At the train station in Naugatuck, Connecticut, candy and ice-cream shop owner Peter Paul Halajian used to meet the commuter trains carrying baskets full of fresh hand-made chocolates. The most popular of his candies was a blend of coconut, fruits, nuts, and chocolate that he called Konabar.
In 1919, when demand for his confections grew, Halajian and five associates, all of Armenian heritage, opened a business in New Haven to produce and sell his chocolates on a larger scale. Because there were no refrigerators, they made the chocolate by hand at night, when the air was the coolest, and sold the candy during the day. In 1920 the first Mounds bar was introduced.
Peter Paul merged with Cadbury U.S.A. in 1978, and in 1986 Cadbury U.S.A. merged with the Hershey Foods Corporation, now the world's largest candy conglomerate.
Try my Almond Joy and Mounds copycat recipes below to enjoy those familiar candy bars at home anytime, and find more of your favorite candy clone recipes here.
Source: Top Secret Recipes by Todd Wilbur.
In 1991 Kentucky Fried Chicken bigwigs decided to improve the image of America's third-largest fast-food chain. As a more health-conscious society began to affect sales of fried chicken, the company changed its name to KFC and introduced a lighter fare of skinless chicken.
In the last forty years KFC has experienced extraordinary growth. Five years after first franchising the business, Colonel Harland Sanders had 400 outlets in the United States and Canada. Four years later there were more than 600 franchises, including one in England, the first overseas outlet. In 1964 John Y. Brown, Jr., a young Louisville lawyer, and Jack Massey, a Nashville financier, bought the Colonel's business for $2 million. Only seven years later, in 1971 Heublein, Inc., bought the KFC Corporation for $275 million. Then in 1986, for a whopping $840 million, PepsiCo added KFC to its conglomerate, which now includes Pizza Hut and Taco Bell. That means PepsiCo owns more fast food outlets than any other company including McDonald's.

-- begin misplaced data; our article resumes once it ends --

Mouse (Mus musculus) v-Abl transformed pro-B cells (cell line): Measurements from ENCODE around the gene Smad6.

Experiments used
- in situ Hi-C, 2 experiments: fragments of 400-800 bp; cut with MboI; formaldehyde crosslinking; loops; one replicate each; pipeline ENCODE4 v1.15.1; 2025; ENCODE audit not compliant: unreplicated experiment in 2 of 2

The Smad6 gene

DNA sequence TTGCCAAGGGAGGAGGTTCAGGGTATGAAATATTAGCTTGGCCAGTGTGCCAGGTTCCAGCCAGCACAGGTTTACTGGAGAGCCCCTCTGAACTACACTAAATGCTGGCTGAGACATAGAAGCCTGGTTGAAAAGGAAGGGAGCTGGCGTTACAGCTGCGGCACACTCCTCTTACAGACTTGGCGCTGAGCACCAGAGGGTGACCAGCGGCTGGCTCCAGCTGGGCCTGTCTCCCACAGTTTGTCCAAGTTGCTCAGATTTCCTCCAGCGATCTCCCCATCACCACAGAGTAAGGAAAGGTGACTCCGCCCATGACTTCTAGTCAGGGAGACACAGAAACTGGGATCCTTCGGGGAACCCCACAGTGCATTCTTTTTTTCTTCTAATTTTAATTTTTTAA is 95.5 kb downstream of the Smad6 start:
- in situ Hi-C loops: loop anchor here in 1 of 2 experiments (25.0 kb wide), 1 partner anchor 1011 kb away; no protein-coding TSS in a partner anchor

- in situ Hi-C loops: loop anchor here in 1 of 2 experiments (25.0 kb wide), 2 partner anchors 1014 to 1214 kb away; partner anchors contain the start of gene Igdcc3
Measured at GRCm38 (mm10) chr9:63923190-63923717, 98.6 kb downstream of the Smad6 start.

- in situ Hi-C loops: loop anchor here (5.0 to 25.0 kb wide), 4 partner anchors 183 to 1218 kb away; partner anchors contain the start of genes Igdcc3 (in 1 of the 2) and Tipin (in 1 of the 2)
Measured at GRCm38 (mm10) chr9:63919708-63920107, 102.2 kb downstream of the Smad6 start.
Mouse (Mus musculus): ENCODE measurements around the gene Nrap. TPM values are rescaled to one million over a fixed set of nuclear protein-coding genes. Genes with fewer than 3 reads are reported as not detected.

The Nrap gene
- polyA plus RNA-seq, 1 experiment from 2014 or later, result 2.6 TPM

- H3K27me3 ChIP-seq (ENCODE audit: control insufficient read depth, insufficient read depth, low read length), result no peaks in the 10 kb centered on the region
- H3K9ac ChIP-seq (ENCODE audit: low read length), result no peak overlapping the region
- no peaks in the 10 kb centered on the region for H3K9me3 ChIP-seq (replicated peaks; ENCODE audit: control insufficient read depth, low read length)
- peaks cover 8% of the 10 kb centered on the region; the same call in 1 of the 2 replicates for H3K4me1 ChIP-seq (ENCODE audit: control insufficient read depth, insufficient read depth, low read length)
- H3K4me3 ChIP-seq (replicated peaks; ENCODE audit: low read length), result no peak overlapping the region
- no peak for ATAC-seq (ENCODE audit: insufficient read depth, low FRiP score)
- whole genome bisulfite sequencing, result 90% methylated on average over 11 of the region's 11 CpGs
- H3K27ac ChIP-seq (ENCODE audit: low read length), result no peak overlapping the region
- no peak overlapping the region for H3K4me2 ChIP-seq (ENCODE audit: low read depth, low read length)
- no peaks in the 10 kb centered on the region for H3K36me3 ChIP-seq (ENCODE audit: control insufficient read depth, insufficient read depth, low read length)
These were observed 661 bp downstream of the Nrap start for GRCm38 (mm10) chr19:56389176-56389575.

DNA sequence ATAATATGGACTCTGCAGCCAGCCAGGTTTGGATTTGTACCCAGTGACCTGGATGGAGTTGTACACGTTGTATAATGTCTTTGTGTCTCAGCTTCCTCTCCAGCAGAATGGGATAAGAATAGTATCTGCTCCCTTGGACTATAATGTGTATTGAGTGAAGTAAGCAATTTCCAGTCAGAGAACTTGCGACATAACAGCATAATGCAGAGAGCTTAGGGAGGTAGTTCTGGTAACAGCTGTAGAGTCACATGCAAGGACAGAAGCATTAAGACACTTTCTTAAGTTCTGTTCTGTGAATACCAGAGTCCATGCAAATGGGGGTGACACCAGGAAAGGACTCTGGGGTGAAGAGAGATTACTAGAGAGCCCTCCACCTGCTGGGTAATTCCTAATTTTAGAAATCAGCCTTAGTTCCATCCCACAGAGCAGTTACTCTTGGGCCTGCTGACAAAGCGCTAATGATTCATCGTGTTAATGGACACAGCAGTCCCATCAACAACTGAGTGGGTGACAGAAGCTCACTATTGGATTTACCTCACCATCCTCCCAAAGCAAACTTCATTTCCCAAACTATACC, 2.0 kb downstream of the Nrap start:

At each KFC restaurant, workers blend real buttermilk with a dry blend to create the well-known KFC buttermilk biscuits recipe that have made a popular menu item since their introduction in 1982. Pair these buttermilk biscuits with my KFC mac and cheese recipe and the famous KFC Original Recipe Chicken to complete your meal.
Source: Top Secret Recipes by Todd Wilbur.
In 1871 a German immigrant named F. W. Rueckheim came to Chicago with $200 in his pocket. He used all of his money to open a small popcorn shop in the city and started selling a sweet caramel-and-molasses-coated popcorn confection. Rueckheim's big break came in 1893, when the treat was served at Chicago's first world's fair. From then on, the popcorn's popularity grew enormously. In 1896 a salesman tasting the treat for the first time said, "That's a cracker jack," and the name stuck. Shortly after Cracker Jacks debut, another customer commented, "The more you eat, the more you want," and that's still the slogan today.
In 1912 the Cracker Jack Company started adding toy surprises, ranging from small books to miniature metal toy trains. To date, they have given away more than 17 billion toy surprises. In 1964 Borden, Inc. bought the Cracker Jack Company, and today the Cracker Jack division is the largest user of popcorn in the world, popping more than twenty tons of corn a day.
Use my Cracker Jack recipe below to duplicate the original caramel corn. Toy not included.
For over 30 years I've been deconstructing America's most iconic brand-name foods to make the best original copycat recipes for you to use at home. Welcome to my lab.